Arguably, those are both correct and possible ways to say it, it just depends a bit on the feeling/nuance you want.
I wrote it.
This is very matter-of-fact, and focuses entirely on the past. Therefore, because it doesn't say anything about the present, in the case of writing a letter, for example, if you didn't say otherwise, somebody might assume this to actually mean "I wrote it and sent it and it's all completed now", or at least that from your perspective, the whole thing is over and done with, etc.
I have written it.
This says that you are currently in the situation of having (previously) written it. Because this is talking about your present state, though, it has a feeling of incompleteness or continuing action, so somebody would be more likely to assume this means maybe you wrote it but you haven't yet sent it, or there is some other part to the process you haven't yet finished.
There is also another option you didn't mention (which I think may often be the most appropriate in that sort of case):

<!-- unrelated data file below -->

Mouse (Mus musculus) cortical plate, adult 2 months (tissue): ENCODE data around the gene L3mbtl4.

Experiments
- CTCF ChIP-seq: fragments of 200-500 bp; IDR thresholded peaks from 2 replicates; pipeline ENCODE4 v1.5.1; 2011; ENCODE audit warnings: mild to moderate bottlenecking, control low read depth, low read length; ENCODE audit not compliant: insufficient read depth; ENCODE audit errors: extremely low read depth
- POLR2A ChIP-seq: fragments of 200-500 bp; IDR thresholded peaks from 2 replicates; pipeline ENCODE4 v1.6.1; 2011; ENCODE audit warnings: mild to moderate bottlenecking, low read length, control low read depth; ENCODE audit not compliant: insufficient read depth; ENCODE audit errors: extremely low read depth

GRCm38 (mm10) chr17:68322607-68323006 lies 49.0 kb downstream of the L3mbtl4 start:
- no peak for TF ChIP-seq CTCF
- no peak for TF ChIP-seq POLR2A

I had written it.
This is similar to "have written it" in that it suggests some degree of incompleteness (i.e. it was written but not sent, etc), but it's all in the past, which actually has an implication more of "at a point in the past, I wrote it, and then I was going to do something more (send it, etc), but I never actually did that part".
Also, if somebody had asked you, and at that point you had said something like "I don't know, I will have to check", and then you looked it up and got back to them later, in that sort of situation it would be common to say "I had written it" to indicate that at the time they were asking about it, it was already the case that you had written it (even though you didn't know it at that point). On the other hand saying "I have written it" (or "I wrote it") might mean that you had already written it, or it might instead mean that you looked it up, discovered you hadn't, then wrote it just now, so that you could now tell them that it was (presently) done.
However, that's just the feeling that they impart if used on their own. It is also possible to say more in addition to that which makes it clear exactly what you mean, in which case they can all be used for really any of the cases, for example:
- "I wrote it, but then I forgot to send it."
- "I have written it, and sent it."
- "I had written it and sent it some time ago."
and so on..
In such cases the only real difference is whether you want to focus more on your current situation ("have written"), your past situation ("had written"), or what your past actions were ("wrote").